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Why Kentucky, Thoroughbred Horses, and Derby?

By Gerry Fischer

 The history of Kentucky and its connection to horses, date from before Kentucky became a state, when it was Kentucky County Virginia. The Transylvania land company, met for its first convention at Fort Boonesborough, May 23rd 1775 shortly after news of the battles of Lexington and Concord. At that convention two of the nine laws passed were a fish and game law and a horse breeding law. Since most of the game had been shot away within the vicinity of the fort’s walls, it was passed that no hunting would be allowed within one mile of the fort, and that it was the duty of the people to breed the very best horses, because human life depended on fast and strong horses for agriculture, travel, communication and defense. Other laws had to do with swearing and missing church on sabbath, officers, paying debts and other things.

 Horses in those days were more important than they are today and more important than the autos of today. The horse was the machine that plowed the ground, they were the main means of transportation, other than walking. They were also used to lift and erect logs, and to move them from the forest to the field where the cabin or fort would be built. Not only that but they needed to be swift to carry messages between the forts and stations in case of Indian attack. From the very beginning of our state, care was paid to match the right stallion with the best mare in order to gain the best colts.

 It didn’t take long, for Kentucky horses to be recognized for their conformity and their varied genetic ability, particularly speed. They were like the “Swiss Army Knife,” of horses, multi-talented and strong. Of course, they became the targets of Native Americans who attacked the settlements to steal the settler’s horses. Of course, in the Indian’s eyes, the settlers deserved it for stealing their land. Each side had a strong argument against the other.

 Soon every settlement turned into a town, and every town had its race track. Even on the Moorman farm there was a nearby racetrack. Flaherty had one, and they dotted the landscape. Sometimes these municipal tracks were associated with Fairgrounds. In the old days there was no football baseball, basketball, or soccer. Sporting events were like a pioneer version of the Olympics. In the Olympic games, there was wrestling, relay races, marathons, javelin or spear throwing, discus, and shotput. These were all necessary skills needed by warriors. In the settlement towns, these sports were foot races, wrestling, axe, knife, and rock throwing, shooting contests or turkey shoots, and horse races, all skills the people on the frontier needed for survival. A fast horse could save your life. The remnants of these sporting events can be found even today at state and county fairs. Nowadays the horse races are remembered by the Merry Go Round, and throwing skills are baseballs thrown at milk bottles, ring toss whack-a-Mole, dart throwing at balloons, or shooting galleries.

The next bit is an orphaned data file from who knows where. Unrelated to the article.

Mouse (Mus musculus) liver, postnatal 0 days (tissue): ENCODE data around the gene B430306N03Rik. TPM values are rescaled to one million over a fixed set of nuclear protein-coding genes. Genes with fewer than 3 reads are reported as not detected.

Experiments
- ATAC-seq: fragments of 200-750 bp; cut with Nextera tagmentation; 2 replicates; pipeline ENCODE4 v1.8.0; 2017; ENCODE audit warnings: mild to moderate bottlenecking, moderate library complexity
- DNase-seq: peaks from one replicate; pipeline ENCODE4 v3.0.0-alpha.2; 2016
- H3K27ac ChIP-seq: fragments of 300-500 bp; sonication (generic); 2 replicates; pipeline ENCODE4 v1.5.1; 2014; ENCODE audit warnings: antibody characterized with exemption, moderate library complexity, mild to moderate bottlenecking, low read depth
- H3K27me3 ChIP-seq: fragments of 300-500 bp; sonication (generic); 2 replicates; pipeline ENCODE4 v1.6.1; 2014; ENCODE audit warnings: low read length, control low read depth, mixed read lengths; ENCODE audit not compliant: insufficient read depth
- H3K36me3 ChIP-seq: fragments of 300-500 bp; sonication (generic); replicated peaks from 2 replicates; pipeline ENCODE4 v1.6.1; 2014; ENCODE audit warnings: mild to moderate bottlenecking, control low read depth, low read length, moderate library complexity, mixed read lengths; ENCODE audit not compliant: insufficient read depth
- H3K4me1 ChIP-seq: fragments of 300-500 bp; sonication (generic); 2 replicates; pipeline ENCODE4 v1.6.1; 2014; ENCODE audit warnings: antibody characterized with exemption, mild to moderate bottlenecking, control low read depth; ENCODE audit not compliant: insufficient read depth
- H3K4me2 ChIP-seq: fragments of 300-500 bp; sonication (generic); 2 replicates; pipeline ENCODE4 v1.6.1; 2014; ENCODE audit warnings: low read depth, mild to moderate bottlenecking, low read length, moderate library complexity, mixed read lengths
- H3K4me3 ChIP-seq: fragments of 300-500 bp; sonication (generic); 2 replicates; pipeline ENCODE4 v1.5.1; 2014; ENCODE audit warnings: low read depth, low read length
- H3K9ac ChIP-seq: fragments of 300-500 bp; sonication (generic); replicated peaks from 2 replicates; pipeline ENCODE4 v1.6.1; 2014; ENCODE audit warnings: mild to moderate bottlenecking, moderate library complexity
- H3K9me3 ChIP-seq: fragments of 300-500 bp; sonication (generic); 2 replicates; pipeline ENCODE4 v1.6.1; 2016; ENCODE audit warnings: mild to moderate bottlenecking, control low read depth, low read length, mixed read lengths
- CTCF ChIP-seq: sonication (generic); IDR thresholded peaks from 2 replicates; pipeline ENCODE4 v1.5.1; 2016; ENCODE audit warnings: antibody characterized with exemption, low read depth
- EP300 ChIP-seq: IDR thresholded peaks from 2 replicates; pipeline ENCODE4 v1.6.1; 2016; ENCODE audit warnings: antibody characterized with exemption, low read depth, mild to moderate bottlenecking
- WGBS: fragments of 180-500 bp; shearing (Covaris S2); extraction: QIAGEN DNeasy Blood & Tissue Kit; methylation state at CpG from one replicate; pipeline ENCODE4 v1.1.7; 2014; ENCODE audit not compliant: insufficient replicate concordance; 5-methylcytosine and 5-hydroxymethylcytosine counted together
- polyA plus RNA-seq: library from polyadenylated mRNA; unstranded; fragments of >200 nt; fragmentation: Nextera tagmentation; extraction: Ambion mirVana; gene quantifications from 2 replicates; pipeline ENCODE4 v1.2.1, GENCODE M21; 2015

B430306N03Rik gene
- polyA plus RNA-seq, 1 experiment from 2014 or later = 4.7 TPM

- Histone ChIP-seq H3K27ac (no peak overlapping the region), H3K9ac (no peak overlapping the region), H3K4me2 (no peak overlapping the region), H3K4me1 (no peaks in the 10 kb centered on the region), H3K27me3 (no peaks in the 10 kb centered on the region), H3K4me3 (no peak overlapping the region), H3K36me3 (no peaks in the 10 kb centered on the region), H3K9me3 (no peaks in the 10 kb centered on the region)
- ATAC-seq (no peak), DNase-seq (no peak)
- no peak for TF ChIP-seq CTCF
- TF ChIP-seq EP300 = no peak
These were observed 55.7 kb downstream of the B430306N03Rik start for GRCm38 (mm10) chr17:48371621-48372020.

One day in 1872, Col. Merriweather R. Lewis, Grandson of William Clark, visited England and attended the Epsom Darby, a horse race with a large attendance of pretty ladies and dapper gentlemen in high fashion. Enjoying the beautiful horses and a day of racing fun, he came back to the states desiring to bring such an event to Kentucky. His Uncles John and Henry Churchill donated some land to him. He then got together several race horse enthusiasts, formed the Louisville Jockey Club, and they sponsored the first Kentucky Derby May 17th, 1875 at what became known as Churchill Downs, in honor of John and Henry Churchill.

 The first Derby was a mile and one-half long, and 15 thoroughbred horses vied for first place. Ten thousand people attended and Aristides came in first. The total purse was $3,050.00, some $70,483.28 in today’s money. Aristides collected $2, 850.00 for first place and Volcano received $200.00 for second place. The Kentucky Derby has roots almost to the exact day it became a law to develop the best horses in Kentucky, May 23rd, 1775 to May 17th, 1875. What a tradition. Kentucky has the oldest continual horse race in the United States. Woohoo!